A cattle herd in southeastern Pennington County, South Dakota was hit by anthrax recently, according to state officials.

Bacillus anthracis bacteria Image/CDC
Bacillus anthracis bacteria

State Veterinarian Dr. Dustin Oedekoven says that at least 9 adult cattle died suddenly last week in the herd, which had not been vaccinated against anthrax.

Anthrax spores survive indefinitely in contaminated alkaline soils and nearly all areas of South Dakota have the potential of experiencing an outbreak under ideal climatic conditions. Significant climate changes such as drought, floods and wind can expose anthrax spores to grazing livestock.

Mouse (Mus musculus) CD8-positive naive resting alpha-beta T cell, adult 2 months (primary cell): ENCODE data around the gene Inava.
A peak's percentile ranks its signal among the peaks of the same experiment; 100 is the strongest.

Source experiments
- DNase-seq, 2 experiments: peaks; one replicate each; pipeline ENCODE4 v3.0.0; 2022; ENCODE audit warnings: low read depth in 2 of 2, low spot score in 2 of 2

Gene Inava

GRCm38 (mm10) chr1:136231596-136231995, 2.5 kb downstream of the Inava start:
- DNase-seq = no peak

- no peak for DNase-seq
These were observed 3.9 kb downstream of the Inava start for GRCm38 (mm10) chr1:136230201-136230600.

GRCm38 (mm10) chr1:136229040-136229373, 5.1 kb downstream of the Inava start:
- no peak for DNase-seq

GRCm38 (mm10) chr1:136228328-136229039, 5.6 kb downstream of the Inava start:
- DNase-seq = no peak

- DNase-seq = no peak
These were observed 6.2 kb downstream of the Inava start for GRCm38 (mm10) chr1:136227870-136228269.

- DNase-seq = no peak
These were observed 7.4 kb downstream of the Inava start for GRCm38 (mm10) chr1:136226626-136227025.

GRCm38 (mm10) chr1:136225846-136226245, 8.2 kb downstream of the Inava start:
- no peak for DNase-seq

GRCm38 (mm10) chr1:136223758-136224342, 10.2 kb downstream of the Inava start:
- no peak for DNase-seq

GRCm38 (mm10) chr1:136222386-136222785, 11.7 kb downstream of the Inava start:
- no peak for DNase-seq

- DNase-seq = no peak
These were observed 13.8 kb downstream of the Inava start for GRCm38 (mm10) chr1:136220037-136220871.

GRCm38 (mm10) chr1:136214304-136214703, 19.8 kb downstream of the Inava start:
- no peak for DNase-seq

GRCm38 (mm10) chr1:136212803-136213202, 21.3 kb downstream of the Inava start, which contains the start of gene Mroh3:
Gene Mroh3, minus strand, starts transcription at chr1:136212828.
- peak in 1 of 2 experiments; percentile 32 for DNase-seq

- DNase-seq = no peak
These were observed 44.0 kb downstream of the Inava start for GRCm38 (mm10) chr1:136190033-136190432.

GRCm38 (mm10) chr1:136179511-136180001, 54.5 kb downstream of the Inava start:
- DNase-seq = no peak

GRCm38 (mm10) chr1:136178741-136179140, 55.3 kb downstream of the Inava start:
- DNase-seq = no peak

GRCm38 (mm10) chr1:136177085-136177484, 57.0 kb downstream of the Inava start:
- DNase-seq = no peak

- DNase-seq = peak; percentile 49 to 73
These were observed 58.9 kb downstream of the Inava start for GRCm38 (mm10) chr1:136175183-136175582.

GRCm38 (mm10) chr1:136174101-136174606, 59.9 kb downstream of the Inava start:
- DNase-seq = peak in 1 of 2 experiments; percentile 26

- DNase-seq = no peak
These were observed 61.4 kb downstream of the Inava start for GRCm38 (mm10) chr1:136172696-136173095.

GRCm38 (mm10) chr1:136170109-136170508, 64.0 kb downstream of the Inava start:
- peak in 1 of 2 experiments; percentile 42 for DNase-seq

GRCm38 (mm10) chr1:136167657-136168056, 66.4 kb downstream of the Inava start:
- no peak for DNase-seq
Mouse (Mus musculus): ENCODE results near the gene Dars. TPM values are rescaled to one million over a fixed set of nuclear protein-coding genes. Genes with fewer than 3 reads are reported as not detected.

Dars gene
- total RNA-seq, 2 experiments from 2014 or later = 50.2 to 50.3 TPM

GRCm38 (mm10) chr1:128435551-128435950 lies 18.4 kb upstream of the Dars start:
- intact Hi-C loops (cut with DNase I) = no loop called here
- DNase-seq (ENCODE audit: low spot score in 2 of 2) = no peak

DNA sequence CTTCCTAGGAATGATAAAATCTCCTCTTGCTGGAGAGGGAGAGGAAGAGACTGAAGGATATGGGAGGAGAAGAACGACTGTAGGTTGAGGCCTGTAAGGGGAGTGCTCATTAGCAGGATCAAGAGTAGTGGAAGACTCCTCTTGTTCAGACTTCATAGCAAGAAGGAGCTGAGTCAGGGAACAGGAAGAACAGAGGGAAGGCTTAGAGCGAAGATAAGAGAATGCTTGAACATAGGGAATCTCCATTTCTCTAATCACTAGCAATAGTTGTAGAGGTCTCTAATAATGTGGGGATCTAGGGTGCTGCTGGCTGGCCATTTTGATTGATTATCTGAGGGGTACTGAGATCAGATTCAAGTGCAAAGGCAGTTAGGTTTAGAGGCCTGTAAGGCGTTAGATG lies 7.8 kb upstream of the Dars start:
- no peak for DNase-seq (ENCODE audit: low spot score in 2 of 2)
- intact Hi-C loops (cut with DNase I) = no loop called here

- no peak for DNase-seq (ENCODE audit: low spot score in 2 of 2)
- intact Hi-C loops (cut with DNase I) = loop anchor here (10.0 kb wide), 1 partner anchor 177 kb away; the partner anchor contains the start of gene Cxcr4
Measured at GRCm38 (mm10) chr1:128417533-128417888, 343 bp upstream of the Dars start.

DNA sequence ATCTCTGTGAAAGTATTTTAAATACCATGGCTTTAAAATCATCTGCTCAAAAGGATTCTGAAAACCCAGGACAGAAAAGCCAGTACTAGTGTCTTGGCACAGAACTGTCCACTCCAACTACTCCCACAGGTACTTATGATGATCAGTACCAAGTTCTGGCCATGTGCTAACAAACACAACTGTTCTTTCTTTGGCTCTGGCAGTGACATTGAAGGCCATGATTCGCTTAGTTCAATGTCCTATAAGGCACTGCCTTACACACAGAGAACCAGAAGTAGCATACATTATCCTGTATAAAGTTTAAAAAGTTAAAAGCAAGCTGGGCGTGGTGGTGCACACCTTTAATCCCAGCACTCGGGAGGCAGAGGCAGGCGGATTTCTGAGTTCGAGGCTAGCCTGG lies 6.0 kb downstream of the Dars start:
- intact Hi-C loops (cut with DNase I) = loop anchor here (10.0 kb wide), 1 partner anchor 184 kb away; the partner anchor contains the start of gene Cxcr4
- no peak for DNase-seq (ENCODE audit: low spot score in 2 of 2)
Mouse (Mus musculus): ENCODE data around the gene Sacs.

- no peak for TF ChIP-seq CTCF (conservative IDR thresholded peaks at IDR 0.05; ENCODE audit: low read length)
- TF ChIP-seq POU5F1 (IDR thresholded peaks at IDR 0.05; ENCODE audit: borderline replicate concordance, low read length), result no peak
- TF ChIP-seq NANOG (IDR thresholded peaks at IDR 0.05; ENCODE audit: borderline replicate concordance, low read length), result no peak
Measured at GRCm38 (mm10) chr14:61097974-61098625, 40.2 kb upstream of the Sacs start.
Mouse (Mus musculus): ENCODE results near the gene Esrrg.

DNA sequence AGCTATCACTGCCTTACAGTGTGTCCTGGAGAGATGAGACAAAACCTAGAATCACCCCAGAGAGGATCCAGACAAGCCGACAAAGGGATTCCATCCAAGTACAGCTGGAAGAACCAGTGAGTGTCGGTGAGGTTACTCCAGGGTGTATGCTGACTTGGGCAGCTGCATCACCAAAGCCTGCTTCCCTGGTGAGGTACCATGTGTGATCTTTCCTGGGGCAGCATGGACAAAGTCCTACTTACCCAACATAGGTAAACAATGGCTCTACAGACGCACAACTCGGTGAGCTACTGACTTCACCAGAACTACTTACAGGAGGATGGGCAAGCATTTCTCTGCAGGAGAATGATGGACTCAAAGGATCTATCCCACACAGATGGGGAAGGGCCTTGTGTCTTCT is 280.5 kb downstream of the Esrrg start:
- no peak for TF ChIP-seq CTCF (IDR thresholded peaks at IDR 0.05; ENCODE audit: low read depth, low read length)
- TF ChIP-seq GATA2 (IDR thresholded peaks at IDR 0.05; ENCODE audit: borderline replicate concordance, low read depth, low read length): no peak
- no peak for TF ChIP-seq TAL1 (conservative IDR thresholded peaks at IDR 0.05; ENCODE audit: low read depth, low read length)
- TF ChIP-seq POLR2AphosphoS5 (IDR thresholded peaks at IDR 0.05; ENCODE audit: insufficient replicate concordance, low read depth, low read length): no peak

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Livestock producers are advised that anthrax should be suspected in cases of sudden death loss. Affected animals are often found dead with no prior illness detected. Suspicious cases should be reported immediately to a local veterinarian or to the state veterinarian at the South Dakota Animal Industry Board. Anthrax is transmissible to people and other animals. Precaution and veterinarian guidance should be taken in handling, moving, or disturbing carcasses that are suspected to have died of anthrax.

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An effective vaccine is available to protect livestock from anthrax, and producers across the state should consult their veterinarians regarding appropriate vaccination protocols. Strict enforcement of quarantines and proper disposal of carcasses from livestock suspected to have died from anthrax is important to prevent further soil contamination with the bacterial spores.